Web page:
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There’s no doubt that nursing requires plenty of both physical and mental energy.
To help maintain their fast pace and ensure stamina, nurses need a steady supply of protein and other nutrients. Ideally these foods would be simple to make, easy to carry with you and consumable on even the shortest break.
Here are some great ideas from across the Web—and whatever you do, don’t forget to drink lots of water to maintain your alertness and energy. Prioritize eating a nutritious lunch to help keep your stress level down and energy up -- or at least do some regular power snacking during your shift. Here is some inspiration:
Oatmeal: When you may not be eating for hours, oatmeal provides an easy, nutritious, filling and versatile way to start your day before heading off to work as a nurse--or to bring along with you. Make a big batch and freeze individual portions. One delicious version of oatmeal created by Joy the Baker is called Morning Glory Oats. This is a hybrid of very delicious bakery ingredients, “part carrot cake, part morning muffin” and includes carrots (grated), coconut (toasted) and spices, plus currants or dried cranberries and steel-cut oats. This recipe does have brown sugar, though, and you might want to creatively substitute (all or part of it) with applesauce or a combo of cinnamon, nutmeg and allspice. Take a banana with you to work and add at it the last minute.
Soba noodle salad: For a quick and cool summer lunch, try Megan Gordon’s Seedy Soba Noodle Salad with Parsley Pesto. This dish combines noodles with radishes, pumpkin seeds, English cucumber, sesame seed and ricotta. You can make 2 or 3 days’ worth ahead and get through half of your week of lunches. Leave some in the fridge for your spouse’s lunch or kids after school if you’re not together at that time.
Frittata: The wonderful thing about frittatas is that you can throw in nearly any random ingredient laying around in your fridge that might taste good with eggs. (The definition of frittata being miscellaneous ingredients stuck together with egg. It's an anytime omelet.) You get to use up odds and ends in the refrigerator, small amounts of veggies or cheese that aren’t really enough to make anything else -- and ingredients that might otherwise be left to go bad. Frittata can be eaten at almost any time of day because it has so many possible ingredients. Mix everything up in an oven-friendly frying pan/skillet to make things really simple. Here’s how The Pioneer Woman does frittata.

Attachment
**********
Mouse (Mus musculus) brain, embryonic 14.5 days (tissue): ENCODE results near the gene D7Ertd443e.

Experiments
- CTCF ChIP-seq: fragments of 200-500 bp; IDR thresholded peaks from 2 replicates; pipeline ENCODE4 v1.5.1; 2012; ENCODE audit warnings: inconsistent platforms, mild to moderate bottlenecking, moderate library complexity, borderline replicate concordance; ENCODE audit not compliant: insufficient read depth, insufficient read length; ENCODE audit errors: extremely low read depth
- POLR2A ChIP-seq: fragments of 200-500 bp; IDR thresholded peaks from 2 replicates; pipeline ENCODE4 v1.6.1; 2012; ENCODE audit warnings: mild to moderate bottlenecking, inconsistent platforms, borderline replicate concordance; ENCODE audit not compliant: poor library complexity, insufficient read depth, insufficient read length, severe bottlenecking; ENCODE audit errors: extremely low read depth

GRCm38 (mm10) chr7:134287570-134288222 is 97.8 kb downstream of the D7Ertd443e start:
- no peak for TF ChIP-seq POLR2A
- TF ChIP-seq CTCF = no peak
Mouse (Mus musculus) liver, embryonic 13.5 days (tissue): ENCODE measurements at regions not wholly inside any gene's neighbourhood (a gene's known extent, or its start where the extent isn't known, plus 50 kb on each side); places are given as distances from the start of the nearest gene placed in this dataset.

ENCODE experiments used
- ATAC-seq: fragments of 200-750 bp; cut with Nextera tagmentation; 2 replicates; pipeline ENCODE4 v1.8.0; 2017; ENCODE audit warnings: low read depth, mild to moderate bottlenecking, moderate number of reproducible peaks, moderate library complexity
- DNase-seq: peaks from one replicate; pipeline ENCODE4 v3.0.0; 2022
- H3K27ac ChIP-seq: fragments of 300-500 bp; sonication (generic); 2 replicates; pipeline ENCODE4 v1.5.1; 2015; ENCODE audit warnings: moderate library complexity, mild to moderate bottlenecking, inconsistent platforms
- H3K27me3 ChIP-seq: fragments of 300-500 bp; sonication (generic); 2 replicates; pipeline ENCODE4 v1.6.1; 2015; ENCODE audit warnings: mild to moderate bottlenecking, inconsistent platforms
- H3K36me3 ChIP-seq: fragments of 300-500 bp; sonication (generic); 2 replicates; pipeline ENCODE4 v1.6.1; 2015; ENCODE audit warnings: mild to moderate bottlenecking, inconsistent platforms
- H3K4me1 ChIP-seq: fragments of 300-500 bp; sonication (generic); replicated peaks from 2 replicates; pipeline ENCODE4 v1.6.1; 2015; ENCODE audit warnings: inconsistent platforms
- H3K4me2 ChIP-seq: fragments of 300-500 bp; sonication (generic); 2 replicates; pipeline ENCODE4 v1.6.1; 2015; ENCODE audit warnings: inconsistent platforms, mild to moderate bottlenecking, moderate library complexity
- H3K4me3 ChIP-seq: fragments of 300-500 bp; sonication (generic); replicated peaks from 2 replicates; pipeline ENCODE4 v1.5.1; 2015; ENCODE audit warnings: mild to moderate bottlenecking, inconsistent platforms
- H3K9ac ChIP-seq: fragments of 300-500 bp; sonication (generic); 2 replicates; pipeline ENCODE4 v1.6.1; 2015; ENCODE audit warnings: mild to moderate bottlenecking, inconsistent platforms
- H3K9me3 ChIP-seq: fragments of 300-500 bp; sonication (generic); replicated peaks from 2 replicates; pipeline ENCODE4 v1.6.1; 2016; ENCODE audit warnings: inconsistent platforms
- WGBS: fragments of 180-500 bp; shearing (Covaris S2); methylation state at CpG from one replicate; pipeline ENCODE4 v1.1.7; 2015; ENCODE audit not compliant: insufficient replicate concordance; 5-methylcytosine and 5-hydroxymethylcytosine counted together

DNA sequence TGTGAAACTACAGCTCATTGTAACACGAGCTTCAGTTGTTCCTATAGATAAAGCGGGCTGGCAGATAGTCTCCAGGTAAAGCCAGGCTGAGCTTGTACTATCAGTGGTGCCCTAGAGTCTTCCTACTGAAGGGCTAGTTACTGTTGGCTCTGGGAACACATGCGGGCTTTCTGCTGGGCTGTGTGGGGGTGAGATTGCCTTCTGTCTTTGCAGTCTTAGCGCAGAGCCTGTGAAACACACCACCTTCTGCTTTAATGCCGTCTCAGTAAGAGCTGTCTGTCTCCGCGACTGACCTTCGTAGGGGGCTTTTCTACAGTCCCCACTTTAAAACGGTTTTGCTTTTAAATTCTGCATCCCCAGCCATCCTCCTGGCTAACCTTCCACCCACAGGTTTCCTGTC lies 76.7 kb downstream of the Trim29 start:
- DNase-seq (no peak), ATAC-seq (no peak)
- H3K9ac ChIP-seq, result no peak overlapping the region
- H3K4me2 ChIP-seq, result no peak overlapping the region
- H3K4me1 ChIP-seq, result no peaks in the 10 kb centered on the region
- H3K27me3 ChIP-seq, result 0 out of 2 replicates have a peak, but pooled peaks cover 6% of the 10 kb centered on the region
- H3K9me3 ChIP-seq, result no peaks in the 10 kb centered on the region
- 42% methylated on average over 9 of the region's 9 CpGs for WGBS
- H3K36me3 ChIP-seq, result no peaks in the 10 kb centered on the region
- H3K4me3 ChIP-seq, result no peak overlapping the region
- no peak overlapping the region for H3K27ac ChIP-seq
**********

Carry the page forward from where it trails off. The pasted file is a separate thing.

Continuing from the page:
Smoothies: These portable fruit or veggie drinks can pack enough nutrients to fill you up and provide long-lasting energy. You might want to skip or minimize adding juice, however, so that you don't suffer a sugar crash a few hours into your shift. You get lots of fiber if you leave the peelings on the fruits and vegetables where possible. Once again, this is a portable lunch or snack that you can have at any time of the day or night--whenever you get a break--and can make up a large amount in advance. Add almond butter or peanut butter for protein.
Yogurt: This could be part of your smoothie or eaten alone. Add fresh blueberries or bring other easily portable fruit to add to your yogurt.
Sweet potato: Oven-bake at home, then eat cold or microwave later at work. Sweet potatoes are packed with fiber (therefore satisfying and filling) and have that touch of sweetness that makes them unique. Top or stuff your sweet potato with your favorite things or those small bits of leftover goodies in the refrigerator. Everything from chopped chicken breast and cheese to broccoli and peanut sauce can dress up your potato to make stopping for lunch more tempting. Or try this recipe for a quinoa stuffed maple sweet potato.
Locker potluck: Keep healthy (and relatively non-perishable) foods in your locker for the times you forget to bring your lunch or snacks. Tuna, string cheese, crackers, dried fruit, trail mix, dark chocolate, etc. can keep you going in a pinch.
If you'd like more recipe ideas just for on-the-go nurses, (including travel nurses of course), check out Nursegroups on Pinterest, where their Quick & Healthy Nurse Lunches board is a tantalizing visual gold mine of healthy, quick and delicious meals.
Hopefully these nurse-on-the-go recipes will help you to swear off vending machine lunches like candy bars or high carb snacks. However, if you must have candy, choose candy with peanuts. Balancing carbs with protein and a small amount of fat can prevent a sugar high and crash.
Your patients will benefit because sugar crashes and low blood sugar affect more than energy, they can interfere with short-term memory, making your job even more difficult. Remember that, as nurses, if you don’t take care of yourself, you won’t be able to care for others!